Unfortunately my foobs are in a holding pattern. I still need that little bit of extra skin removed on the right side and my 3D nipple tattoos after that. I was hoping to accomplish both of these items by the end of the year but it’s not looking promising. The Boob Whisperer is STILL not contracted with my insurance company (which is the only health insurer in Maricopa County offering an individual health plan). But I’m 95% done and I’m still very blessed and pleased with what I have. I was just hoping to be done with it once and for all and be able to move forward.

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It’s My Two Year Cancerversary but I Don’t Need Cotton or China (dinnerware not the country)

Two years ago today I got “that” call. The “you have breast cancer” call. It was surreal because one part of my brain was saying “whoops sorry big mistake, it’s not you.” Another part heard “oh my God, you are dying.” I thanked the radiologist and was about to hang up when she asked if I wanted to know what kind it was. Kind? There are different kinds? I wrote it down-invasive lobular carcinoma. I’d no idea yet what that means exactly but soon I would know more than I ever thought to know about breast cancer.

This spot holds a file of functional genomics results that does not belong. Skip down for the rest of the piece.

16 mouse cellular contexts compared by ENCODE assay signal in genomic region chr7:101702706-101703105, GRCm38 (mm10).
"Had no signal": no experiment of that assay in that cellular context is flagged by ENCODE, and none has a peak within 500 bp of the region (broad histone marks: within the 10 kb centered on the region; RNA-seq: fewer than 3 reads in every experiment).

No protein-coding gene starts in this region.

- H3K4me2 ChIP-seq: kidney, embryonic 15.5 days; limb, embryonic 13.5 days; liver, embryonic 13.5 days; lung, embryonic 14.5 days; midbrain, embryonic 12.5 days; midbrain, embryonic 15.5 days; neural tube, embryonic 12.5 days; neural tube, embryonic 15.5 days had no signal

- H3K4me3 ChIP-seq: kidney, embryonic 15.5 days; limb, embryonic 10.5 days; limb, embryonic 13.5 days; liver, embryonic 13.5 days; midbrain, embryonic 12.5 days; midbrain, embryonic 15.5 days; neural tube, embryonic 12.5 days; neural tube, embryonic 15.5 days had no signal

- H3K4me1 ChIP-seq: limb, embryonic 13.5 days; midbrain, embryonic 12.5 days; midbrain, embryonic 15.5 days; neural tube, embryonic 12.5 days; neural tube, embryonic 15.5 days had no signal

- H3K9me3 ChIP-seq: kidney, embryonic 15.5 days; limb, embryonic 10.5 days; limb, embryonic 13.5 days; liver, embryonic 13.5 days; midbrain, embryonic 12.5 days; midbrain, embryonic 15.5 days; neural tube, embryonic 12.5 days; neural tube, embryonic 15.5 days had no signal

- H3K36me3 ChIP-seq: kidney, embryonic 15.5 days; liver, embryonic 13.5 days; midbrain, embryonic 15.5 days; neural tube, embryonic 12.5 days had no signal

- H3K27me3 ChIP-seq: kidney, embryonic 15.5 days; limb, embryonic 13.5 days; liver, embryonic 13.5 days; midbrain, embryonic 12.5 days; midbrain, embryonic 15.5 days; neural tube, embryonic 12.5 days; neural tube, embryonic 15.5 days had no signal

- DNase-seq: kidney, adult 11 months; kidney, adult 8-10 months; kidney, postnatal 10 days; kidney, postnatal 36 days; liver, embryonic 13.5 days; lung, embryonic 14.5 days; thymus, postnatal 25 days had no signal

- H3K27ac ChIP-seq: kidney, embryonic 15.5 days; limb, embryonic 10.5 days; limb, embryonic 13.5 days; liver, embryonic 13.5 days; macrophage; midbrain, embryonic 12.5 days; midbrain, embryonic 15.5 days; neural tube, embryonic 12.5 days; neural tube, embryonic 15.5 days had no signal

It happened on a Wednesday, my day off, and I’d been waiting for it. I don’t know how I managed to power through that day, or even that week. I was home alone, twelve year old daughter at school, husband off the grid in Nepal and he wouldn’t be home until Sunday. No family to speak of besides in-laws who live in the Czech Republic and out of state cousins who I hadn’t spoken to in years, other than on FB. I e-mailed a couple of close friends who offered to drop everything to be with me, but I needed to be alone – with no distractions, to grieve the life I knew and face this seemingly impossible challenge in front of me. I cried and prayed over the next few weeks, asking God to spare me if only for my young daughter who would have no female family member to guide her into adulthood. Tomas is an amazing father, but the thought of my baby girl losing her mommy (she’s 14 now and still calls me mommy), was absolutely the most gut-wrenching moment of my life.